Fire and ice
By John Gress
UPDATE: January 24th
You never know how the assignment is going to go when you decide to put on the same clothes you had on the day before. Why? Because they smell like smoke!
I made a return trek to the ice castle today, an abandoned warehouse which has been burning for three days. Quite surprising considering most of the building has collapsed and is covered in inches of ice.
While covering the blaze today, I photographed firefighter Michael De Jesus covered in icicles. When he told me his name I asked, “Do you know Charley?”
He replied. “That’s my dad!” “Oh, I took pictures of him yesterday on the back side of the building.” “I know. He’s on the cover of the Red Eye,” Michael explained. Despite my conversation with Michael, I really didn’t expect the photo on the cover of one of the local papers to be my picture, because there were a lot of photographers covering the story. But sure enough, it was.
I’m still stunned that my best pictures from both days were of people from the same family.
January 23rd: I woke up this morning, tossing and turning with all kinds of thoughts and ideas running through my head as I came up with concepts for a photo shoot I have on Friday. Then, the phone rang, it was Reuters Editor Hans Deryk asking me to take photos of a warehouse fire, apologizing for the early call. I told him, “Are you kidding me? I have been waiting for this for 10 years!”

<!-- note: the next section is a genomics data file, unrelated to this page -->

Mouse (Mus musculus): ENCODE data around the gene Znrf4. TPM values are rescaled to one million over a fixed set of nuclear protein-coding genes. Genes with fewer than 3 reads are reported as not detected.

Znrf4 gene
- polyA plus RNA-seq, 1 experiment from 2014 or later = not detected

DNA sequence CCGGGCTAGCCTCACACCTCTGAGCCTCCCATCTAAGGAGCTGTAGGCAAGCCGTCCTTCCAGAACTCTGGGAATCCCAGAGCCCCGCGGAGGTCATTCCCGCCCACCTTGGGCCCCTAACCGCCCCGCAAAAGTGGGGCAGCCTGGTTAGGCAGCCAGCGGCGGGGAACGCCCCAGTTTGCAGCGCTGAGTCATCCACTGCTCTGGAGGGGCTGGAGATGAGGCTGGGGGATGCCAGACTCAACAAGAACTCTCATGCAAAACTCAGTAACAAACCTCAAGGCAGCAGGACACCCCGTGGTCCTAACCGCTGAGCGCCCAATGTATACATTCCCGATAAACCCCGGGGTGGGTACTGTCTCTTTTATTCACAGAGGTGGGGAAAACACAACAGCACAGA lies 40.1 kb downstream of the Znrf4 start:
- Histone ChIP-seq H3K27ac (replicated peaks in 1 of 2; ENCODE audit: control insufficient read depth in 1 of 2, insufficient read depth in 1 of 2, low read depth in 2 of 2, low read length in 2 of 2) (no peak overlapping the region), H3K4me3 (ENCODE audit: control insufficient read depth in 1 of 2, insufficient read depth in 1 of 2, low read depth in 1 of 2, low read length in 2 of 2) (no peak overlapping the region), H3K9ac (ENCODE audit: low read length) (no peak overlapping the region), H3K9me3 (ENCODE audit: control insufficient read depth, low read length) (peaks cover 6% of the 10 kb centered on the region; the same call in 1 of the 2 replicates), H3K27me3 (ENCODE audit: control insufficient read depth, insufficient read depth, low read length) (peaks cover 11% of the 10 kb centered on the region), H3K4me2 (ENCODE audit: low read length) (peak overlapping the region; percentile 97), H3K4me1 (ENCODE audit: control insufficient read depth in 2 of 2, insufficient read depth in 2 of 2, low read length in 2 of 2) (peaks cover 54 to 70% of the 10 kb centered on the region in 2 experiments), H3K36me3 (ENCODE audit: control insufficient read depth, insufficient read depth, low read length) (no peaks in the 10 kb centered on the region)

Ever since I moved to Chicago I have heard about houses and buildings encased in ice following fires and yet I have never seen one with my own eyes. Keep in mind, it rarely snows in my native Portland, Oregon, so winter is a bit of a treat.
Getting to the scene, I started to scope things out, seeing where pictures looked their best and feeling out how the police would act as I got close. Thankfully, today they were more concerned with keeping the public back and less inclined to exit their warm squad cars to keep the press at bay.
While the leeward side of the building was covered in ice, making great frames of icicle covered windows and firefighters in aerial platforms spaying down hot spots, I knew I had to make my way all around the building.
Once I made my way over ice, icy water and a little debris, I was on the windward side of the warehouse, sucking smoke and looking at trucks encased in ice, leaving my mind to wonder if their windows would still be intact once they thaw.
This winter wonderland is where I found Chicago Fire Department Lieutenant Charley De Jesus, making his way over the ice, keeping an eye on his men and occasionally breaking through a top layer of the glaze and sinking down to the snow and slush below.
It’s about this time that the inevitable happened… the hole in my boot that I had been thinking about ever since I left the house was now betraying me. So much for dry socks!